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Chapter 3

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School
University of Toronto Scarborough
Department
Psychology
Course
PSYB10H3
Professor
Elizabeth Page- Gould
Semester
Fall

Description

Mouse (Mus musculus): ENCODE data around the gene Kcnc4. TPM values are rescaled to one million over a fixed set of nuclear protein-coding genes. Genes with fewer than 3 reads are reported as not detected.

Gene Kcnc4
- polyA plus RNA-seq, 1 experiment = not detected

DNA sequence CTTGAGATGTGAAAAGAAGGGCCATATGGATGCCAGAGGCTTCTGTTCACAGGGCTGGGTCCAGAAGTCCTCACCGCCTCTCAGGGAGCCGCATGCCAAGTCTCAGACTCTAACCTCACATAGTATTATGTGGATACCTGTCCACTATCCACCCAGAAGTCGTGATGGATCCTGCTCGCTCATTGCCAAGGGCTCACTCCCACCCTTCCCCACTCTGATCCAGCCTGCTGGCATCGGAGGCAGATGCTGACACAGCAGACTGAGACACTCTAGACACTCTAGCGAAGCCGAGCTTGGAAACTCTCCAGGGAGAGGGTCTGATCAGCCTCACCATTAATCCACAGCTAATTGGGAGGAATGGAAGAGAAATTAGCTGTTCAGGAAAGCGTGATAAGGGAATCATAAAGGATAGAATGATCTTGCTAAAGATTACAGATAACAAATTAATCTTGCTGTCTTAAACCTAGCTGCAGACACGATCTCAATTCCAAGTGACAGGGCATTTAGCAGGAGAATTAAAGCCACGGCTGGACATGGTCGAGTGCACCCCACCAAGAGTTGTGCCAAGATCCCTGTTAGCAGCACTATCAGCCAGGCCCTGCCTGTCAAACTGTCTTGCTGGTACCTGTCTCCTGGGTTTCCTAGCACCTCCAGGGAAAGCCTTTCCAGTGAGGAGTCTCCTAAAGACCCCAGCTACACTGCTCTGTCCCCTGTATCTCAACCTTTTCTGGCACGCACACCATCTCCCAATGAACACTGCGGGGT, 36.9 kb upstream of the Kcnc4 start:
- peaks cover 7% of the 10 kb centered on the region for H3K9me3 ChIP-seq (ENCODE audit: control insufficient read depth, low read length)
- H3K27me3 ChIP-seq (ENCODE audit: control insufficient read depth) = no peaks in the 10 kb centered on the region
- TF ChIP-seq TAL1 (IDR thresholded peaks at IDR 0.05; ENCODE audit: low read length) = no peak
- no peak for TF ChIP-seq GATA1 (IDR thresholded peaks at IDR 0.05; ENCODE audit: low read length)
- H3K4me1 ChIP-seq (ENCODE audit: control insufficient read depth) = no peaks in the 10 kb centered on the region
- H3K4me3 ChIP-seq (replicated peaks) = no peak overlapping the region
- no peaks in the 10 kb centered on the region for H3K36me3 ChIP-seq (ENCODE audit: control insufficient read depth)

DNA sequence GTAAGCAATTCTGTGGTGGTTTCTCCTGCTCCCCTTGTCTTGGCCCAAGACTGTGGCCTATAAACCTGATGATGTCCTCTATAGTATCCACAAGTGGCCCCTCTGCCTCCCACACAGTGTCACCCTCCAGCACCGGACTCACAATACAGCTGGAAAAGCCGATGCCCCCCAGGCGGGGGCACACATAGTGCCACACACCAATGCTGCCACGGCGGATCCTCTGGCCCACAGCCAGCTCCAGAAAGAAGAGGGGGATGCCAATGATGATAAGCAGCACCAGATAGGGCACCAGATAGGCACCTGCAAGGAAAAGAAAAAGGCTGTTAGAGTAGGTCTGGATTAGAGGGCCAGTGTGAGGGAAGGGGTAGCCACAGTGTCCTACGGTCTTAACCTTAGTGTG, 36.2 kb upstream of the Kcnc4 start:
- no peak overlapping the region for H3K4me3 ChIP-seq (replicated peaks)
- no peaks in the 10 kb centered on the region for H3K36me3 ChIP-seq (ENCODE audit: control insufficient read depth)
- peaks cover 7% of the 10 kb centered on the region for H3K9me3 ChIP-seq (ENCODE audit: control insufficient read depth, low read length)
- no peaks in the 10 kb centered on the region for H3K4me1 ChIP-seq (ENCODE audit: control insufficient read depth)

Social Psychology; Chapter 3 - Social Cognition  social cognition - how people think about themselves and the social world; more specifically, how people select, interpret, remember and use social information to make judgements and decisions  need to distinguish between 2 different types of cognition - automatic and controlled thinking  often they work well together On Automatic Pilot: Low - Effort Thinking  people typically size up a new situation very quickly: they figure out who is there, what is happening and what might happen next  we do these things by engaging in an automatic analysis of our environments, based on our past experiences and knowledge of the world  automatic thinking - thought that is non-conscious, unintentional, involuntary and effortless People as Everyday Theorists: Automatic Thinking with Schemas  automatic thinking helps us understand new situations by relating them to our prior experiences  people use schemas  schemas - mental structures people use to organize their knowledge about the social world around themes or subjects and that influence the information people notice, think about and remember  schemas also influence the way in which we process information  given a label, we fill in the blanks with all kinds of schema-consistent information Stereotypes about Race and Weapons  when applied to members of a social group such as gender or race, schemas are commonly referred to as stereotypes  stereotypes can be applied rapidly and automatically when we encounter other people  participants played a video game in which they were supposed to "shoot" a man if he was holding a gun and withhold fire if he was not - people were influenced by the race of the men in the pictures - people were prone to make mistakes by "shooting" black men who were unarmed  shooter bias - people made relatively few errors when a black person was holding a gun but also they made the most errors, shooting an unarmed black person  schemas are typically useful for helping us organize and make sense of the world and to fill in the gaps of our knowledge  it is important to us to have continuity, to relate new experiences to our past schemas, that people who lose this ability invent schemas where none exist  schemas are particularly important when we encounter information that can be interpreted in a number of ways, because they help us reduce ambiguity  danger comes when we automatically apply schemas that are not accurate Schemas as Memory Guides  schemas also influence what we remember  people are more likely to remember information that is consistent with their schemas  memory errors also tend to be consistent with people's schemas 1 Social Psychology; Chapter 3 - Social Cognition  people fill in the blanks in their memory with schema-consistent details suggests that schemas become stronger and more resistant to change over time Which Schemas are Applied? Accessibility and Priming  accessibility - the extent to which schemas and concepts are at the forefront of people's minds and are therefore likely to be used when making judgements about the social world  schemas can be accessible for 3 reasons: 1. some schemas are chronically accessible due to past experience - these schemas are constantly active and ready to use to interpret ambiguous situations 2. schemas can be accessible because they are related to a current goal - ex. the concept of mental illness might not be chronically accessible to you, but if you are studying for a test in our abnormal psychology class and need to learn about different kinds of mental disorders, this concept might be temporarily available 3. schemas can become temporarily accessible because of our recent experiences - a particular schema or trait is not always accessible but happens to be primed by something people have been thinking about or doing before encountering an event  priming - the process by which recent experiences increase the accessibility of a schema, trait or concept  ex. right before the man on the bus at down and you were reading a novel about patients in a mental hospital - given that thoughts about mental patients are at the forefront of your mind, you would probably assume that the man's strange behaviour was attributable to mental illness  thoughts have to be both accessible and applicable before they will act as primes, exerting an influence on our impressions of the social world  priming is a good example of automatic thinking because it occurs quickly, unintentionally and unconsciously The Persistence of Schemas After They Are Discredited  schemas can take on a life of their own, even after the evidence for them has been completely discredited  perseverance effect - people's beliefs about themselves and the social world persist even after the evidence supporting these beliefs is discredited  Experiment : people were told they had done very well or very poorly on a test of their social sensitivity - they were then told that the feedback was bogus and had nothing to do with their actual performance - those who had received the very well feedback still thought they had gotten more of the items correct and would do better on a second test than did people who had received the done poorly feedback 2 Social Psychology; Chapter 3 - Social Cognition Making Our Schemas Come True: The Self-Fulfilling Prophecy  people often act on their schemas and in doing so, can change the extent to which these schemas are supported or contradicted  people can make their schemas come true by the way they treat others -  self-fulfilling prophecy - the case whereby people (A) have an expectation about what another person is like which (B) influences how they act toward that person which (C) causes that person to behave consistently with their original expectations  a self-fulfilling prophecy: a sad cycle in four acts: 1. you have an expectancy or social theory about the target person 2. you behave toward the target in a way that's consistent which your theory 3. the target responds to your behaviour in a similar manner 4. you see the target's behaviour as proof that your expectancy was right - you don't realize the role you played in causing the target's response  self-fulfilling prophecy occurs automatically is because our schemas may be quite resistant to change  "reign of error" - whereby people can cite the actual course of events as proof that they were right from the very beginning Cultural Determinants of Schemas  an important source of our schemas is the culture in which we grow up in  schemas are a very important way in which cultures exert their influence - by instilling mental structures that influence the very way we understand interpret the world  the schemas our culture teaches us have a large influence on what we notice and remember about the world  ex. Cattle are a central part of the Bantu economy and culture therefore the Bantu have well developed schemas about cattle that they can tell the difference between one person's cow and another person's cow - to a person who grew up in a different culture, one cow might look like any other  the amount of information we have to face every day is so vast that we have to reduce it to a manageable size - one way we deal with this is to rely on schemas, which help us reduce the amount of information we need to take in and help us interpret ambiguous information  these schemas are one form of automatic thinking - another form of automatic thinking is to apply specific rules and shortcuts when thinking about the social world Mental Strategies and Shortcuts: Heuristics  we use mental strategies and shortcuts that make our decisions easier, allowing us to get on with our lives without turning every decision into a major research project  shortcuts used: schemas to understand new situations by applying previous knowledge, but when there are too many schemas that could apply and it isn't clear which one to use we use:  judge